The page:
If you do not know what linking words are, ask me for a list of them.

Article: If you enjoy reading magazines & newspapers and you have noticed the journalistic style of writing , then this could be a good choice, but it is quite difficult to do well. Magazine articles use journalistic headlines and sub-headings. They often use rhetorical questions. You must get the reader’s full attention and give some opinion or comment.

Review: This is to describe and give a personal opinion of a book, a film, a restaurant, a holiday, a website… Use your own experience and conclude with your recommendation. There are examples of book, film & restaurant reviews on this blog which I suggest you have a look at. Keep the register formal or semi formal.

Report: This option usually demands factual information which you should present in a clear, logical way. Use subheadings, don’t use contractions and make sure you control your tenses. Is the report about something which happened in the past or which is going to happen at some future date? You can invent some data or statistics to make the report seem real (eg: the vast majority of students (85%) were in favour of ….). Your personal recommendation can be given throughout the report or in conclusion at the end of the report.

Finally, there is a question about a set text (a book). Do not answer this question unless you have studied the book with your English teacher. English Connection students should never choose this option as we do NOT study for it.

Marking system:
When you understand how the exam is marked, you can get a better result.

There are 5 bands. I have written a simplified version of what the examiners are looking for. The University of Cambridge examiners have a much more detailed list which is too long to publish here.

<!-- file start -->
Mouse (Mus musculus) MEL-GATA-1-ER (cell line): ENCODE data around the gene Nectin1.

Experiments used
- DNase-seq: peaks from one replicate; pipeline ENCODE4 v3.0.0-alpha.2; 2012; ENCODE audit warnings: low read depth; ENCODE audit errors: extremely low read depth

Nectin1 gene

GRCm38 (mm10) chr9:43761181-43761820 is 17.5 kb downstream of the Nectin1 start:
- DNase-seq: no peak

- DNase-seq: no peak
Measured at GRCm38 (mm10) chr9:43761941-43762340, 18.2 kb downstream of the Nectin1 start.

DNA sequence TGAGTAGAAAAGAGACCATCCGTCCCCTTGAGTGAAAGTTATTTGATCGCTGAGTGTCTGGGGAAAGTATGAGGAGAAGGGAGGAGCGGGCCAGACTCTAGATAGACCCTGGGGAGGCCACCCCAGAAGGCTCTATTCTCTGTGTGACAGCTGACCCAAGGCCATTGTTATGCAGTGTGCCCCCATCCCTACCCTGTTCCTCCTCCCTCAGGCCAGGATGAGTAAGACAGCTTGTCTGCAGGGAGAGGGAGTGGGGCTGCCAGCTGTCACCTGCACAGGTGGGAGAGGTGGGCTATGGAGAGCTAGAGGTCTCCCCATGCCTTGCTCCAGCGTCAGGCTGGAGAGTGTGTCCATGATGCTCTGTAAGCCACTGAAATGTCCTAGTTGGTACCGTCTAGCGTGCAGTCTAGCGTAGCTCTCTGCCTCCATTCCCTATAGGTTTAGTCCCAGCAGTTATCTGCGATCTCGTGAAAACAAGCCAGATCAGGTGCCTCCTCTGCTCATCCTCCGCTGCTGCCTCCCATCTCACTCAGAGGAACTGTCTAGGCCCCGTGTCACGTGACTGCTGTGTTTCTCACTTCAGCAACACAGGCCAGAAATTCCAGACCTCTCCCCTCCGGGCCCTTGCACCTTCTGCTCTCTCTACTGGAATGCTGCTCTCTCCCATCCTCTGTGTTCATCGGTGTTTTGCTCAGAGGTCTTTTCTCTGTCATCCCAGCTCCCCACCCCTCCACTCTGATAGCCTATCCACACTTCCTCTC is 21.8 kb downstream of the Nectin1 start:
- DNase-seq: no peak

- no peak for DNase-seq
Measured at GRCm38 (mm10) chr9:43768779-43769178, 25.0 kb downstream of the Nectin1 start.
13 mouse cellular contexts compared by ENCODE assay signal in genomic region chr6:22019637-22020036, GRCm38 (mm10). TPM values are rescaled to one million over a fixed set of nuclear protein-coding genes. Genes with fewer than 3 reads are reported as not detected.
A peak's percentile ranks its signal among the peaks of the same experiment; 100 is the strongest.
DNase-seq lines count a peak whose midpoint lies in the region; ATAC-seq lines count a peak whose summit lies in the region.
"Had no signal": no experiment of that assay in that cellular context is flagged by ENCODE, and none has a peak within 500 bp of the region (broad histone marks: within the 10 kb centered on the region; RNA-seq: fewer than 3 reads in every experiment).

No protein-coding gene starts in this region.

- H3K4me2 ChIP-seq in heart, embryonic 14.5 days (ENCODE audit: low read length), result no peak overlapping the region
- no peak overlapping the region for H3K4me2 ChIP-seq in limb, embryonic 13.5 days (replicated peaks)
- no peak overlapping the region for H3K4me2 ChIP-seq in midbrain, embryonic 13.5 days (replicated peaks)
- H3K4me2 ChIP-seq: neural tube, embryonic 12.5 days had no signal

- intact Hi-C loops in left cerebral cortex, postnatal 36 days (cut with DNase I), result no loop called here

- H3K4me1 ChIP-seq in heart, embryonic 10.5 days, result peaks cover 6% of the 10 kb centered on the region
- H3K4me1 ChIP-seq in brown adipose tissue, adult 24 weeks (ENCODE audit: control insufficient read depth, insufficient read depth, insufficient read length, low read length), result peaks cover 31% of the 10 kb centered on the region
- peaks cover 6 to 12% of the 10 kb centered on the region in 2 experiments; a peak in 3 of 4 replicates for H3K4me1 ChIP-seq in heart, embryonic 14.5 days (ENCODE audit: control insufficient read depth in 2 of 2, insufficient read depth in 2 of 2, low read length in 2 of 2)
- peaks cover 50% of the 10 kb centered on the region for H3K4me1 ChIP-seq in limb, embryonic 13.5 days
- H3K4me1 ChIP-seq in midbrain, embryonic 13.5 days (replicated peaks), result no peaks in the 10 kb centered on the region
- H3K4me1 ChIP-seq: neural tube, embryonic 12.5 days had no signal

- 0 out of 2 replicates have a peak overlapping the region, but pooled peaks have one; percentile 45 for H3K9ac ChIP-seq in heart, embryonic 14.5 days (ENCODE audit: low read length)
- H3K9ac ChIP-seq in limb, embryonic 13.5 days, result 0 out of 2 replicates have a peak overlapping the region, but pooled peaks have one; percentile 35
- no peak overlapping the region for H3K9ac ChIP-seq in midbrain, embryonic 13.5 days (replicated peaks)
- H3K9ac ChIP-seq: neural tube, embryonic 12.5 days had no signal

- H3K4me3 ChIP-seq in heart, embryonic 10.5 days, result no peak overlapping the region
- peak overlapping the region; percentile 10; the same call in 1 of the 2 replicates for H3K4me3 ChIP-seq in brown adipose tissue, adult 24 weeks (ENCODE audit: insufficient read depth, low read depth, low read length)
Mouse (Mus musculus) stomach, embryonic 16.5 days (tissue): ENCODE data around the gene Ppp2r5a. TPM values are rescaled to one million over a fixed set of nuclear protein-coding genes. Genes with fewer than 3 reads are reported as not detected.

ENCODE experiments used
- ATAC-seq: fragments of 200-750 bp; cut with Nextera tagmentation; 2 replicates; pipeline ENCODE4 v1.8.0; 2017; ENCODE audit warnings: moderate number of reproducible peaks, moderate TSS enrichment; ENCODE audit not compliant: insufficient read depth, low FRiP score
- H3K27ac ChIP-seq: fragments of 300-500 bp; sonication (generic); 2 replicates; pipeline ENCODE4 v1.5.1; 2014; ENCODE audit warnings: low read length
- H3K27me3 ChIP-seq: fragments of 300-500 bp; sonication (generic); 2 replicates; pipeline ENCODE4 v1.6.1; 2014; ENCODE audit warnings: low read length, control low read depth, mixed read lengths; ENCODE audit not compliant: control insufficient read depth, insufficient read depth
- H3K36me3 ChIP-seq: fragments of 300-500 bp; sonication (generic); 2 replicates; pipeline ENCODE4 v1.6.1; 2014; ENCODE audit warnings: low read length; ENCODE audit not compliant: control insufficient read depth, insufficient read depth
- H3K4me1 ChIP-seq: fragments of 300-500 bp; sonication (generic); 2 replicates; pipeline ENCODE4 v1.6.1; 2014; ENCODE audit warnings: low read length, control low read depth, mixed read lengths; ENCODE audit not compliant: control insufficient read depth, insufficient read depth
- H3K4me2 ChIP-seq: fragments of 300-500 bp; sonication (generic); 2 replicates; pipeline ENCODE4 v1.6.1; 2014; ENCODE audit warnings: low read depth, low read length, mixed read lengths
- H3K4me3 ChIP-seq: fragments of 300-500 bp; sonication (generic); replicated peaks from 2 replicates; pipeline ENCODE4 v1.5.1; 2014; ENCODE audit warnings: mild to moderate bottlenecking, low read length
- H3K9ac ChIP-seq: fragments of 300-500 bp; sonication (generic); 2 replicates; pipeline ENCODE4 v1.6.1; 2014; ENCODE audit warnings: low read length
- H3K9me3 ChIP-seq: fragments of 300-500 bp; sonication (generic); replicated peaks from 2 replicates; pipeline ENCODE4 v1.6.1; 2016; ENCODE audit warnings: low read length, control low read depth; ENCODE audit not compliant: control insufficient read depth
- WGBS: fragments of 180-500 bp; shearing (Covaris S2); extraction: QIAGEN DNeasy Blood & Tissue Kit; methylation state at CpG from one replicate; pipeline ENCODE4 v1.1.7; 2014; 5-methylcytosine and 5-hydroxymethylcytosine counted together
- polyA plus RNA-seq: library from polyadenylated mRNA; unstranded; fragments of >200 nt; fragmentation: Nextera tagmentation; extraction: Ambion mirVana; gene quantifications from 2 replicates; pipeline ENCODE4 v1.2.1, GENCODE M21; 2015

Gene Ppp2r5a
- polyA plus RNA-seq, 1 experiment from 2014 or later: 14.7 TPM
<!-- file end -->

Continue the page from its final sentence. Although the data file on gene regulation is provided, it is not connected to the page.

Band 1:Lack of organization, lack of vocabulary, lack of control of grammar, irrelevant answer, question not understood, no understanding of register.
Band 2: Although the task is attempted, communication is limited, many errors make it difficult to understand, poorly organized, register inconsistent.
Band 3: All content points are included, ideas are properly organized, linking words used, correct register is attempted, errors will be present but will not stop the reader from understanding.
Band 4: Ideas are clearly organized & linked together. All points are included, shows good range of vocabulary & structure, an understanding of the appropriate register is demonstrated and is consistent. Grammatical or spelling mistakes do not stop the reader from understanding.
Band 5: The candidate’s writing  full achieves the task. All points are included and expanded. Synonyms are used showing a wide range of structures and a rich vocabulary. Errors are few, do not stop understanding & are probably due to ambitious attempts at difficult structures. The register is consistent and appropriate to task.

One more thing. Have you noticed that throughout this article on FCE writing  (which is about 1,500 words, by the way) I have only used an exclamation mark once and I have not found it necessary to use the word “indeed” at all.
Would all lycée students please note that we do not want to see “indeed” used four times in 180 words and we don’t want to see more than two exclamation marks in your text either.

I hope this information will help you to achieve a Band 4 or Band 5 result.

There will soon be examples of reports, stories, essays and articles at FCE (B2) level on this blog, as well as a writing  competition, so come and visit it often




Cambridge English: Advanced is an advanced level exam and the fourth level of the University of Cambridge exams in general English. This exam is set at Level C1 of the Council of Europe’s Common European Framework for modern languages.


The CAE exam is suitable for learners who have reached an advanced level of English and are able to use English effectively and confidently in social, educational and professional situations.
CAE is useful preparation for anyone who wishes to take CPE at a later stage, and valuable for anyone who is looking to work or study abroad.
A CAE certificate has no expiration date. However, some institutions have their own language requirements or policies on how recent they require exam results to be. They may ask you for evidence that you have maintained or improved your level of English since you took your exam. Speak to the institution you are applying to and confirm their individual requirements.